Signal-specific amplitude adjustment to noise in common bottlenose dolphins (Tursiops truncatus)
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Anthropogenic underwater noise has increased over the past century, raising concern about the impact on cetaceans that rely on sound for communication, navigation and locating prey and predators. Many terrestrial animals increase the amplitude of their acoustic signals to partially compensate for the masking effect of noise (the Lombard response), but it has been suggested that cetaceans almost fully compensate with amplitude adjustments for increasing noise levels. Here, we used sound-recording DTAGs on pairs of free-ranging common bottlenose dolphins (Tursiops truncatus) to test (i) whether dolphins increase signal amplitude to compensate for increasing ambient noise and (ii) whether adjustments are identical for different signal types. We present evidence of a Lombard response in the range 0.1–0.3 dB per 1 dB increase in ambient noise, which is similar to that of terrestrial animals, but much lower than the response reported for other cetaceans. We found that signature whistles tended to be louder and with a lower degree of amplitude adjustment to noise compared with non-signature whistles, suggesting that signature whistles may be selected for higher output levels and may have a smaller scope for amplitude adjustment to noise. The consequence of the limited degree of vocal amplitude compensation is a loss of active space during periods of increased noise, with potential consequences for group cohesion, conspecific encounter rates and mate attraction.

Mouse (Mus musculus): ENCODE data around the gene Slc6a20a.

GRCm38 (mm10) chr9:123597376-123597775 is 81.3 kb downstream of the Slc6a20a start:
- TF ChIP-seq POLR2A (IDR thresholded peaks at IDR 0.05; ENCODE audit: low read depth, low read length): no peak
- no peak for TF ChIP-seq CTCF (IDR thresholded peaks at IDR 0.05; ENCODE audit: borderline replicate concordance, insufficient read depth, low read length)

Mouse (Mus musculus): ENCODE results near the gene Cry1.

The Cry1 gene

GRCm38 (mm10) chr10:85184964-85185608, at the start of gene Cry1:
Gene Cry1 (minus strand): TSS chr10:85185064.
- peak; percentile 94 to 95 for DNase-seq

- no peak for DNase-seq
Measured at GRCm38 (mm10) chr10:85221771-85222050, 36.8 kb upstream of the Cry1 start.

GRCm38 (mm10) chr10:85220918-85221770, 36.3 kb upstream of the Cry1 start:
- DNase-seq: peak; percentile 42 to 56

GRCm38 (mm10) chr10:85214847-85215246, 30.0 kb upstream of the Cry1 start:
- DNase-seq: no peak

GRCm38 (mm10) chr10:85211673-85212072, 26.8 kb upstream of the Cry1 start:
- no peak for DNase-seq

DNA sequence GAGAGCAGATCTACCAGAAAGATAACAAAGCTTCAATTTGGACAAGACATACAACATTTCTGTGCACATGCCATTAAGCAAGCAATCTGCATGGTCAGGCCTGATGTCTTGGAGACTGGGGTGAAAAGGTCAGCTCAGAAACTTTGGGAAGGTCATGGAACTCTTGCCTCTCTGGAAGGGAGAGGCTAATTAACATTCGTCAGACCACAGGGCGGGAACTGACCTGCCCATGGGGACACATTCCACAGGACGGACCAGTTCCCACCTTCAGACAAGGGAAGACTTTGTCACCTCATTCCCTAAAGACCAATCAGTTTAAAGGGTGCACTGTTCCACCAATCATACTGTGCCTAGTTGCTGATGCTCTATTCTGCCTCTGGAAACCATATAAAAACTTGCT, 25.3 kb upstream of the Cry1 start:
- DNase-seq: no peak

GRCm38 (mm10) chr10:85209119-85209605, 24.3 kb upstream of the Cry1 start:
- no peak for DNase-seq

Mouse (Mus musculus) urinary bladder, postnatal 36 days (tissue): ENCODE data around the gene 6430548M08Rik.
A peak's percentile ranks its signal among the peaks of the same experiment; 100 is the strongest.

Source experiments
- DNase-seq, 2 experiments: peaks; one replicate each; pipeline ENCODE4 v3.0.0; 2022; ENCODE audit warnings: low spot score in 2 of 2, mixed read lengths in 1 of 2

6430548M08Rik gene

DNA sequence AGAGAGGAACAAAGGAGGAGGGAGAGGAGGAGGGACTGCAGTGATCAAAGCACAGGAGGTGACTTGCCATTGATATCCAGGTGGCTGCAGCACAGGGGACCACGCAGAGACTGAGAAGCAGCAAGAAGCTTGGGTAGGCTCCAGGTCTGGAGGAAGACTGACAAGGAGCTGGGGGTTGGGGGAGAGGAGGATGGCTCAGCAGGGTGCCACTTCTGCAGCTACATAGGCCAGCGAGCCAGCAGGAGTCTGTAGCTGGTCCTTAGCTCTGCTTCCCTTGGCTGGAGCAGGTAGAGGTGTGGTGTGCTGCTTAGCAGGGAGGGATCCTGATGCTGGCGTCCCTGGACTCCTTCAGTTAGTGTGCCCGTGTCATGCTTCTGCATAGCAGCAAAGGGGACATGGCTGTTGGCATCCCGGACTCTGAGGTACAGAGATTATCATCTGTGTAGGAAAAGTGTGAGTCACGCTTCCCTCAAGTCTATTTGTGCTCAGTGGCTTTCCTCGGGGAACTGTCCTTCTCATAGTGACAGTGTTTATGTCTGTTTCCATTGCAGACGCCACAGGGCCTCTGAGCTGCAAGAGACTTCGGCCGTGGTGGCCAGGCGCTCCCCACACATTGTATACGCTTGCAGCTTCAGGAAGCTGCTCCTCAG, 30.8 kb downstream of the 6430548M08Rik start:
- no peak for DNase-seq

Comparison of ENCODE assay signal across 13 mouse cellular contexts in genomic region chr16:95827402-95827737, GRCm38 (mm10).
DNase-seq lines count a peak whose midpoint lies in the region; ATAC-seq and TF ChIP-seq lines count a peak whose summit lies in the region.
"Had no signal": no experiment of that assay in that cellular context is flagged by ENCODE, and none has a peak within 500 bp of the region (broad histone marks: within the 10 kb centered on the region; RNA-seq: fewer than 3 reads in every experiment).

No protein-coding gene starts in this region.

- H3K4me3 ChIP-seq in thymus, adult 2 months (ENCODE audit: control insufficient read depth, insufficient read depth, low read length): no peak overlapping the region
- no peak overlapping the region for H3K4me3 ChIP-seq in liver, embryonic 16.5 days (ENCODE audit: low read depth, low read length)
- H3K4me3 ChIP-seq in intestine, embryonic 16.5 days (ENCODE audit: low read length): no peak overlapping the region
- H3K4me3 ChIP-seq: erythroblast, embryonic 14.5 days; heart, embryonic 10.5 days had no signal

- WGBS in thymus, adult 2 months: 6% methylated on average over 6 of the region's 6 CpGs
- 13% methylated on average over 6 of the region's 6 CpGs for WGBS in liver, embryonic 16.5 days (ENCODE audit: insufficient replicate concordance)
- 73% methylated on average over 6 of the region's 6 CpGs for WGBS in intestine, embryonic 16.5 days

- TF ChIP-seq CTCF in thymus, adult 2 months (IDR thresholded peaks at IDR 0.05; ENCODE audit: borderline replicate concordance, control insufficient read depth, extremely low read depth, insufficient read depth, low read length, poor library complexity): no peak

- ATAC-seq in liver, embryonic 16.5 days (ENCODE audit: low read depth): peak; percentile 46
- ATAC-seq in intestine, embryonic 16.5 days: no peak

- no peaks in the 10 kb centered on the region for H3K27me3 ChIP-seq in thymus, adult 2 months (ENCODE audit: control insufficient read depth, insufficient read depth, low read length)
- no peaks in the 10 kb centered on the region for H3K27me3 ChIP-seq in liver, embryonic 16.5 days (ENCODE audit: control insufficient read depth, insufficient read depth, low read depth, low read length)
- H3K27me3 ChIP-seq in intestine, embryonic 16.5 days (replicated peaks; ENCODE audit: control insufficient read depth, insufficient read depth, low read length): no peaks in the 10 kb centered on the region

Kragh , I M , McHugh , K , Wells , R S , Sayigh , L S , Janik , V M , Tyack , P L & Jensen , F H 2019 , ' Signal-specific amplitude adjustment to noise in common bottlenose dolphins ( Tursiops truncatus ) ' , Journal of Experimental Biology , vol. 222 , no. 23 , jeb216606 . https://doi.org/10.1242/jeb.216606
Journal of Experimental Biology
Copyright © The Authors 2019. Published by The Company of Biologists Ltd. This work has been made available online in accordance with publisher policies or with permission. Permission for further reuse of this content should be sought from the publisher or the rights holder. This is the final published version of the work, which was originally published at https://doi.org/10.1242/jeb.216606
DescriptionFieldwork in Sarasota was funded by the Grossman Foundation, the Office of Naval Research, and Woods Hole Oceanographic Institution. Health assessments were funded by Dolphin Quest, Inc. I.M.K. received support from the Danish Acoustical Society (Dansk Akustisk Selskab). P.L.T. received funding from the University of St Andrews, the Office of Naval Research (N00014-19-1-2560) and the MASTS pooling initiative (The Marine Alliance for Science and Technology for Scotland). F.H.J. was supported by the Office of Naval Research (N00014-1410410) and an AIAS-COFUND fellowship from Aarhus Institute of Advanced Studies under the FP7-PEOPLE programme of the EU (agreement no. 609033). All support is gratefully acknowledged.
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